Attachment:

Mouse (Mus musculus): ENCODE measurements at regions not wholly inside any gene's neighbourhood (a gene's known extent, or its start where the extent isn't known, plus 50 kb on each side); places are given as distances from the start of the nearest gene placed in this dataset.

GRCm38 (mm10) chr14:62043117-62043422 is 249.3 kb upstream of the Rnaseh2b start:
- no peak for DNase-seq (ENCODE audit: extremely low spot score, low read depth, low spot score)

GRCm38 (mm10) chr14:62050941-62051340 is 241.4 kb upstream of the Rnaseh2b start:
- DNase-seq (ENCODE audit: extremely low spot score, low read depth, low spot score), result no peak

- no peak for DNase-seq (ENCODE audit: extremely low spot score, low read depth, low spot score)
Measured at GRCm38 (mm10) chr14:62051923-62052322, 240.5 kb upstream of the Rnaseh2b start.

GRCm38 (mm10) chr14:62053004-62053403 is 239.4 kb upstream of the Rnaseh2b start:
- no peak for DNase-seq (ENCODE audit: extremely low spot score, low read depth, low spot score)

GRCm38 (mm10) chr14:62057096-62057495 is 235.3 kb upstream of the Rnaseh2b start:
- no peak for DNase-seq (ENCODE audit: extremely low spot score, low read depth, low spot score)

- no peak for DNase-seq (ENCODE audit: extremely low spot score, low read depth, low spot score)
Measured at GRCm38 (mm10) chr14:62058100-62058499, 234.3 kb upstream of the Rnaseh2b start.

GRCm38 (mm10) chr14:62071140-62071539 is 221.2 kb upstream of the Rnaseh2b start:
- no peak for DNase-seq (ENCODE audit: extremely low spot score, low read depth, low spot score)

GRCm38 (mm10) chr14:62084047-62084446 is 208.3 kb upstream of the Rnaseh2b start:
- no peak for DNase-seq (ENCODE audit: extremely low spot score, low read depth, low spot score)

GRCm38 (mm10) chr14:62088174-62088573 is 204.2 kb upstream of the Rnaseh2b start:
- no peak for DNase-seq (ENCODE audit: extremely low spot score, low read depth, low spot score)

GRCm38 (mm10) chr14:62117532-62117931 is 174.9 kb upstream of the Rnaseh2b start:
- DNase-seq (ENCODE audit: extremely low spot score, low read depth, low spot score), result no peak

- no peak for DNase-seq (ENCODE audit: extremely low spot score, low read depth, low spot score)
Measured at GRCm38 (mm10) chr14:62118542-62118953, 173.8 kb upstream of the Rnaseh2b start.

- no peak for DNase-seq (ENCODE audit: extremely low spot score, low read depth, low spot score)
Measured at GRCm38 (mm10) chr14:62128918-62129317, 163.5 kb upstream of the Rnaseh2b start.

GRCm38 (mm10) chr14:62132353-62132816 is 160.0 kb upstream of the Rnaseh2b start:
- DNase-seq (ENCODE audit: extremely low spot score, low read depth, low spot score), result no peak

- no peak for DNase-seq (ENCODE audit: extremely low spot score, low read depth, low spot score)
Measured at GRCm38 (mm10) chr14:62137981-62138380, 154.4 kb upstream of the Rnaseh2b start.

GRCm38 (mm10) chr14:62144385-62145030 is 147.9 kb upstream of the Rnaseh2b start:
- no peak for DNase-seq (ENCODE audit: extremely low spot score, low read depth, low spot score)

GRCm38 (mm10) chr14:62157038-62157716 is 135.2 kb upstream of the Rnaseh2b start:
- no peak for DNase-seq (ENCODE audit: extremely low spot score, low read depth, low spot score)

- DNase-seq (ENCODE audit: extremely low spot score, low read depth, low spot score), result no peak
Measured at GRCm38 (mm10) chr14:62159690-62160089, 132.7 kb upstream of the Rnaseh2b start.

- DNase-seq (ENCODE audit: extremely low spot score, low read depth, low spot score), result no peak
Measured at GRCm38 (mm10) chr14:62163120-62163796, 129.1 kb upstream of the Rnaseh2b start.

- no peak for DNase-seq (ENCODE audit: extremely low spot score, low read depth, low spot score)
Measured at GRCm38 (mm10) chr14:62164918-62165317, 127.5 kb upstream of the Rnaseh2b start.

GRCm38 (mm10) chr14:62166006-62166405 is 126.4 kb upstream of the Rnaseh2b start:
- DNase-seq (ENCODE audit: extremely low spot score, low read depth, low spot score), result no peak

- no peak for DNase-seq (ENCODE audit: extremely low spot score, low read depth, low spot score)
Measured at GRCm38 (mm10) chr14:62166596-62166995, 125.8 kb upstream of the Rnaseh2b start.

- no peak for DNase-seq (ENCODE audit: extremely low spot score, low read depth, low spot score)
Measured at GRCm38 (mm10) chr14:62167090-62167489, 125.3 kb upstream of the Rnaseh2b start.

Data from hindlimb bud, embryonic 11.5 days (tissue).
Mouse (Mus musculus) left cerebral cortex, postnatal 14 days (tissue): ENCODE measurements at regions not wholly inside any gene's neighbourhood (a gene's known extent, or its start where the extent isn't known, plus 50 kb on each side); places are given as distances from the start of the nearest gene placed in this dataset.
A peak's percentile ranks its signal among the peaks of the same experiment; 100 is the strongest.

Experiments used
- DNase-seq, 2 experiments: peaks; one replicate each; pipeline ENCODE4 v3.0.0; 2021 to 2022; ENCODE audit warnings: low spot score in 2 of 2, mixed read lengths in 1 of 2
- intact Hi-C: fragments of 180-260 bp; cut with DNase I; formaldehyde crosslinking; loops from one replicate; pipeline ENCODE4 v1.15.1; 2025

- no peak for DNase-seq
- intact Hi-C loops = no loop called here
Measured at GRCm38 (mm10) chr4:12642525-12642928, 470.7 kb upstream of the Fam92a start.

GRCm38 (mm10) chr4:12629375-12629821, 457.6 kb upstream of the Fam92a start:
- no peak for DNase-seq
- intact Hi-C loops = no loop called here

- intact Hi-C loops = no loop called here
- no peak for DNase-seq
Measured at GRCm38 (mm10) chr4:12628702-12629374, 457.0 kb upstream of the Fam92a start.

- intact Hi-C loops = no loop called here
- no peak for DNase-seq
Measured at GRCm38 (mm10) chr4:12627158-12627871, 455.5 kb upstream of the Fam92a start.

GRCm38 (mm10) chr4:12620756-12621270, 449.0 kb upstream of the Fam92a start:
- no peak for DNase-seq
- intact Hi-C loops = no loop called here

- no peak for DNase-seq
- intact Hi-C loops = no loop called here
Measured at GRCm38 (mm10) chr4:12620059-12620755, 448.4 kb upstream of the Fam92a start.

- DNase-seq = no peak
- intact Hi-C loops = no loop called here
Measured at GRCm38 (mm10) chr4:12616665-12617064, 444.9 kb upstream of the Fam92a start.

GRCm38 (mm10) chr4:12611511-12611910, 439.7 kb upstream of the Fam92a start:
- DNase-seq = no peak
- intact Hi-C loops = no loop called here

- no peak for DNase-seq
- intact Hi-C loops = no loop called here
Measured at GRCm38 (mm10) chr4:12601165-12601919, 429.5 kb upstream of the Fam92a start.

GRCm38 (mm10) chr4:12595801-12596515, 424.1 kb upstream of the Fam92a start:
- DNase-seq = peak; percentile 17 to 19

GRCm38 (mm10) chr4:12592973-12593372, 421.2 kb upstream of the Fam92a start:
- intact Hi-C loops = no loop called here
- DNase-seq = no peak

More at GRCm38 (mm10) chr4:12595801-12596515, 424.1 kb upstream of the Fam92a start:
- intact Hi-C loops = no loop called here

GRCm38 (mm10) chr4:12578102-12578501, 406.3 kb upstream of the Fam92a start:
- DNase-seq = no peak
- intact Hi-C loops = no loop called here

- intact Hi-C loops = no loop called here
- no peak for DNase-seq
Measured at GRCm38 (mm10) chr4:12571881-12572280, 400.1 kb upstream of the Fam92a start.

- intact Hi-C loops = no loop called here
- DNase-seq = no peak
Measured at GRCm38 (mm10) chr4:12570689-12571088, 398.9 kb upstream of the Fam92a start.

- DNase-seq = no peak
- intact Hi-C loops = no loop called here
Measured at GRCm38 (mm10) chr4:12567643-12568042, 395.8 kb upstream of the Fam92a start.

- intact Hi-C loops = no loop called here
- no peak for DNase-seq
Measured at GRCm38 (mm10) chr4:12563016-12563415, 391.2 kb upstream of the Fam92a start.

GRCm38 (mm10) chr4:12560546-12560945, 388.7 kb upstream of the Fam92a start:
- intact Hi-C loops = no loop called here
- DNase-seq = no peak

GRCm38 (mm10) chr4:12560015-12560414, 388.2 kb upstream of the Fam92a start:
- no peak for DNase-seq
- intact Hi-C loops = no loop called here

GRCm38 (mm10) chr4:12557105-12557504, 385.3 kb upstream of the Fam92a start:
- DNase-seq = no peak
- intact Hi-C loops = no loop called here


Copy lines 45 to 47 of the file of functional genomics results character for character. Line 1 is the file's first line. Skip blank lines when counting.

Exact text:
Measured at GRCm38 (mm10) chr14:62167090-62167489, 125.3 kb upstream of the Rnaseh2b start.

Data from hindlimb bud, embryonic 11.5 days (tissue).
Mouse (Mus musculus) left cerebral cortex, postnatal 14 days (tissue): ENCODE measurements at regions not wholly inside any gene's neighbourhood (a gene's known extent, or its start where the extent isn't known, plus 50 kb on each side); places are given as distances from the start of the nearest gene placed in this dataset.